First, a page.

One source said the thieves transferred more than 300 million pesos ($15.4 million). Daily newspaper El Financiero said about 400 million pesos had been stolen in the hack, citing an anonymous source.

It was not clear how much of the money transferred was later withdrawn in cash. Some of the attempts to fraudulently transfer funds were blocked, the sources said.

Source: Thieves suck millions out of Mexican banks in transfer heist | Reuters

UPnP joins the ‘just turn it off on consumer devices, already’ club

It’s not particularly difficult, particularly with Shodan to help. The required steps are:

  • Discover targets on Shodan by searching for the rootDesc.xml file (Imperva found 1.3 million devices);
  • Use HTTP to access rootDesc.xml;
  • Modify the victim’s port forwarding rules (the researchers noted that this isn’t supposed to work, since port forwarding should be between internal and external addresses, but “few routers actually bother to verify that a provided ‘internal IP’ is actually internal, and [they abide] by all forwarding rules as a result”.
  • Launch the attack.

That means an attacker can create a port forwarding rule that spoofs a victim’s IP address – so a bunch of ill-secured routers can be sent a DNS request which they’ll try to return to the victim, in the classic redirection DDoS attack.

The port forwarding lets an attacker use “evasive ports”, “enabling them to bypass commonplace scrubbing directives that identify amplification payloads by looking for source port data for blacklisting”, the post explained.

Source: UPnP joins the ‘just turn it off on consumer devices, already’ club • The Register

Boffins build smallest drone to fly itself with AI

A team of computer scientists have built the smallest completely autonomous nano-drone that can control itself without the need for a human guidance.

Although computer vision has improved rapidly thanks to machine learning and AI, it remains difficult to deploy algorithms on devices like drones due to memory, bandwidth and power constraints.

But researchers from ETH Zurich, Switzerland and the University of Bologna, Italy have managed to build a hand-sized drone that can fly autonomously and consumes only about 94 milliWatts (0.094 W) of energy. Their efforts were published in a paper on arXiv earlier this month.

At the heart of it all is DroNet, a convolutional neural network that processes incoming images from a camera at 20 frames per second. It works out the steering angle, so that it can control the direction of the drone, and the probability of a collision, so that it know whether to keep going or stop. Training was conducted using thousands of images taken from bicycles and cars driving along different roads and streets.


But it suffers from some of the same setbacks as the older model. Since it was trained with images from a single plane, the drone can only move horizontally and cannot fly up or down.

Autonomous drones are desirable because if we’re going to use drones to do things like deliver packages, it would be grand if they could avoid obstacles instead of flying on known-safe routes. Autonomy will also help drones to monitor environments, spy on people and develop swarm intelligence for military use.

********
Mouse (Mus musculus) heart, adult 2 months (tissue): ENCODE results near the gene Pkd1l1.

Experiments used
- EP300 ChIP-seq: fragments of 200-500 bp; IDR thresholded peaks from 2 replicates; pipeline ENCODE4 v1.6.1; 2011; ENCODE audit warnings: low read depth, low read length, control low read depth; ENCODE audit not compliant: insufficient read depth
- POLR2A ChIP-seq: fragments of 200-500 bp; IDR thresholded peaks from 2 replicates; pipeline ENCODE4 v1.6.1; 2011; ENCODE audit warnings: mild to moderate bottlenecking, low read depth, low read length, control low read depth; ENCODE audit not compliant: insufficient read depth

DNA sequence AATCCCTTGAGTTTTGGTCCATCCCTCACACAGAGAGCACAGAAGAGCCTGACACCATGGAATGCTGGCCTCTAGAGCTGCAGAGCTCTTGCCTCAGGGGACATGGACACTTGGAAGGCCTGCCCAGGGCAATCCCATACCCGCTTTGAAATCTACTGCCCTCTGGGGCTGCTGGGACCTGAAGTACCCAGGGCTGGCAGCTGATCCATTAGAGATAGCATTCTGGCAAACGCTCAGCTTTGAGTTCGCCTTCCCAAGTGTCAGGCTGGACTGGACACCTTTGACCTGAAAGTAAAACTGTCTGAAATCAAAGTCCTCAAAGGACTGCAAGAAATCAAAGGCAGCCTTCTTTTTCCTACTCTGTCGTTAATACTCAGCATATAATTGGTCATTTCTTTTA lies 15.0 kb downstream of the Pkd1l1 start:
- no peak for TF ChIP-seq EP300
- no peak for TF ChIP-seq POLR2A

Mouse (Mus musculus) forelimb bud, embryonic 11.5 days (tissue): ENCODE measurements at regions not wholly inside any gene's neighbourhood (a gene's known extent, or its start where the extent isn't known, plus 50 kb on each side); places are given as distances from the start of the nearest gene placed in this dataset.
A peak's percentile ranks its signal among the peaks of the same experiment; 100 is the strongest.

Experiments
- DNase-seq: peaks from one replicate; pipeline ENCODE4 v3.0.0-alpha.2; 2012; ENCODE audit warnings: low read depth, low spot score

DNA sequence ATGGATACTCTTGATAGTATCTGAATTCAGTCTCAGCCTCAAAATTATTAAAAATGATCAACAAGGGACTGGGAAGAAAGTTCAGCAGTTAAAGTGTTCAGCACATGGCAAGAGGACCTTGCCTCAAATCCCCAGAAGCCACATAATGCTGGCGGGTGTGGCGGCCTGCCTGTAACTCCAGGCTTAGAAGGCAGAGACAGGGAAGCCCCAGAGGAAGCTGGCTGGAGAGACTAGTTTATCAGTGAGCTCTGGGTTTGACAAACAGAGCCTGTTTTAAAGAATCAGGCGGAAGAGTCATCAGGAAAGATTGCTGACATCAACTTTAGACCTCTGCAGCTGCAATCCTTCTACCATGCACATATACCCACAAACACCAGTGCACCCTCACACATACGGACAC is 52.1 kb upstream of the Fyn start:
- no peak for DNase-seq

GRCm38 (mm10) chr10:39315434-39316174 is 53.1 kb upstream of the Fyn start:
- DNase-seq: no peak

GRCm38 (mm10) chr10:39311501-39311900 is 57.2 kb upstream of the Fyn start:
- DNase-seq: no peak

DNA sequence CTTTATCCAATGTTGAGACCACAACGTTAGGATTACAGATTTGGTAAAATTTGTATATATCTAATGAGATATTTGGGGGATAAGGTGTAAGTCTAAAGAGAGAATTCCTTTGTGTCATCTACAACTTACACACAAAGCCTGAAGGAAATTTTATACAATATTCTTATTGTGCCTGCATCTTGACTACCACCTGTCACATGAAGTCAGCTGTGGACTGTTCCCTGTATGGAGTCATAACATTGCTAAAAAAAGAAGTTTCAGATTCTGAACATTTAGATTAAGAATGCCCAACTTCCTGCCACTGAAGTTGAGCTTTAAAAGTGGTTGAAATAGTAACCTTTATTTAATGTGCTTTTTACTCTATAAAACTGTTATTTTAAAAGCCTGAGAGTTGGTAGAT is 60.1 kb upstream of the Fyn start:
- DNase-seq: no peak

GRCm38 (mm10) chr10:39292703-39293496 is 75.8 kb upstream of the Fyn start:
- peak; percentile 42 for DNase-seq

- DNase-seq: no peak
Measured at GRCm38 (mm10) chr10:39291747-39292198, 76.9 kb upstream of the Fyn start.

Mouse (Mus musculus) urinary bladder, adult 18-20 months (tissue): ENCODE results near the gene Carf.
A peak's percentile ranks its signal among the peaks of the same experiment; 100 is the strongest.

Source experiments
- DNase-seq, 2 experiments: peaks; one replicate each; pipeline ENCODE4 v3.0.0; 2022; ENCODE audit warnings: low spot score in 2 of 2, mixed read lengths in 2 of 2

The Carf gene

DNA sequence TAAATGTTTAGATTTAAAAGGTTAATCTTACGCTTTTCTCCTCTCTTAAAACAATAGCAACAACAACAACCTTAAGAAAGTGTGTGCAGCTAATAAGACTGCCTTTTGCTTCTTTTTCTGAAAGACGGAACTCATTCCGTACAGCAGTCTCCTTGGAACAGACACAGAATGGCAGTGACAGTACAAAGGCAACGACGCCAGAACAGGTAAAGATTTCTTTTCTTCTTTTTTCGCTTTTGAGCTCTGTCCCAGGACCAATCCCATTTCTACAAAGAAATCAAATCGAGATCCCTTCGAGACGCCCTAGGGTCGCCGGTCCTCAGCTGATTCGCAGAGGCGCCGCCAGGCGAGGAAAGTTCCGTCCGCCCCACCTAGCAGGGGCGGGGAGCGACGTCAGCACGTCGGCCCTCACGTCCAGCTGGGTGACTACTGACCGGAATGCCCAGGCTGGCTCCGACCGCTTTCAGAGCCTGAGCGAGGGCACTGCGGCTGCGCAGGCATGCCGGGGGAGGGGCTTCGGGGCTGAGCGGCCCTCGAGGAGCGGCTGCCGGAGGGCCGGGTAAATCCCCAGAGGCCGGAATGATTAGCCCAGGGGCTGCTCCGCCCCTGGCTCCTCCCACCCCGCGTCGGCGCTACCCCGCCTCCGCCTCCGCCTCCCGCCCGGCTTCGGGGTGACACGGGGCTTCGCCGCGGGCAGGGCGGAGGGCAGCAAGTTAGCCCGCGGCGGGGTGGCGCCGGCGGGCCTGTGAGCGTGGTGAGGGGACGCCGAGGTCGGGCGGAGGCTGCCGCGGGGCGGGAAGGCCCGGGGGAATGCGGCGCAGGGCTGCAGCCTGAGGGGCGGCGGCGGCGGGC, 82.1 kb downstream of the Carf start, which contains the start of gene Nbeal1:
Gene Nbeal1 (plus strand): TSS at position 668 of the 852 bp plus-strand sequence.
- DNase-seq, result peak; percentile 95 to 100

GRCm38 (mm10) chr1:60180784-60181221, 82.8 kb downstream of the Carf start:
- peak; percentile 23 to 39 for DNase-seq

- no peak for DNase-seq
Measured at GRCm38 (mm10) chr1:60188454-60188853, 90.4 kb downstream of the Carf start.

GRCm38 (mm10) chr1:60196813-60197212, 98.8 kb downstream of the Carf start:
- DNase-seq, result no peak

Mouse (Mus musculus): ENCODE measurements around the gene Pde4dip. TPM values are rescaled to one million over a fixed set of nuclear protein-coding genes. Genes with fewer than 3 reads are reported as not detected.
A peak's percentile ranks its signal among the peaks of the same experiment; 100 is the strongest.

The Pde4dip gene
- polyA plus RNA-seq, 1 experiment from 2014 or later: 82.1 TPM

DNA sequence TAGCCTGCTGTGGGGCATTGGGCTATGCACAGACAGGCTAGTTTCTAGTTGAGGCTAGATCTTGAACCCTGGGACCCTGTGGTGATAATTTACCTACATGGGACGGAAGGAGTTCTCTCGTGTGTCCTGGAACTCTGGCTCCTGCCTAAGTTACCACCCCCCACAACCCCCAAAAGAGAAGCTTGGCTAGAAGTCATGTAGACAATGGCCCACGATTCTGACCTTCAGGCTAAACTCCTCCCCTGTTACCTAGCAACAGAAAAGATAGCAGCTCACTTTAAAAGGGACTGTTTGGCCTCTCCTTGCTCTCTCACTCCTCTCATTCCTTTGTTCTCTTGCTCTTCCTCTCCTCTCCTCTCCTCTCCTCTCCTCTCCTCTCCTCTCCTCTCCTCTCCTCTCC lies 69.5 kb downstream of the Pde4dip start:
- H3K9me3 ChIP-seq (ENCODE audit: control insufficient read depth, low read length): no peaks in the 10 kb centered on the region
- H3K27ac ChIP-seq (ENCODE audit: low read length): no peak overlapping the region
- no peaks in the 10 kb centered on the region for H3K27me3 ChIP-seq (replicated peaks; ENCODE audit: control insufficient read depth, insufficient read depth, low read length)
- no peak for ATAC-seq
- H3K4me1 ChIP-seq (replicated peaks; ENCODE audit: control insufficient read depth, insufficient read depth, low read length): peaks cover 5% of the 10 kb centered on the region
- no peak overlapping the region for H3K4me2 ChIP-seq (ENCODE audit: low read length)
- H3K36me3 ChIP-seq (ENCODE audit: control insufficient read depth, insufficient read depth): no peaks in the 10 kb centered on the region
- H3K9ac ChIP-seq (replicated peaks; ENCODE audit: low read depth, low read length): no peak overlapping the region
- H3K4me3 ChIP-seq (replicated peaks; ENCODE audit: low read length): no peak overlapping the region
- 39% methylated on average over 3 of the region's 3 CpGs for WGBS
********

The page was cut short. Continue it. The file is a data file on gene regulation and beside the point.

Source: Boffins build smallest drone to fly itself with AI • The Register

Square Off: The Magic Chess Board with self moving pieces allows you to play remotely or vs AI

No holograms, no 3D, no AR, no bullshit. Square Off is a chess board where the pieces move themselves, and you can play online or against AI.

Square Off is really something special. There’s no avoiding a smile the first time you see a knight slide out from the back row without banging into any pawns along the way, and there’s a certain smug satisfaction from the AI as it slowly slides your pieces off the board after capturing them.

GIF: Square Off

The board houses a 2200 mAh battery that’s rated to around 50 games, rechargeable via AC adapter. There are two versions of Square Off, the standard $329 “Kingdom” set and the $399 “Grand Kingdom” set. The latter, which I’m playing with as I write this, has:

  • Additional capture space where the opponent’s captured pieces are placed automatically at their designated position
  • Auto Rest of board after current game is over.
  • Comes with Special Edition Premium Rosewood chess set
  • Board size is bigger due to additional capture space but play area is same as Kingdom Set

The Square Off app, which has to remain connected to the board throughout play, is very bare bones at this point, and we’ll update accordingly as upcoming features roll out, including:

  • integration
  • Game analyzer
  • Training mode
  • Pro game live “streaming” and match recording
  • Chat

While the whole package feels very premium and well-made, at these price points, it’s a bit crazy that there’s no included permanent storage case for the pieces.

Square Off is planning to start taking orders after April 15, once their crowdfunded preorders have all been delivered. Ultimately they also plan to make the board modular for the playing of other games by switching out the surface.

Source: Square Off: The Magic Chess Board You Thought You’d Never Get

Oh, great, now there’s a SECOND remote Rowhammer exploit / Nethammer

Hard on the heels of the first network-based Rowhammer attack, some of the boffins involved in discovering Meltdown/Spectre have shown off their own technique for flipping bits using network requests.

With a gigabit connection to the victim, the researchers reckon, they can induce security-critical bit flips using crafted quality-of-service packets.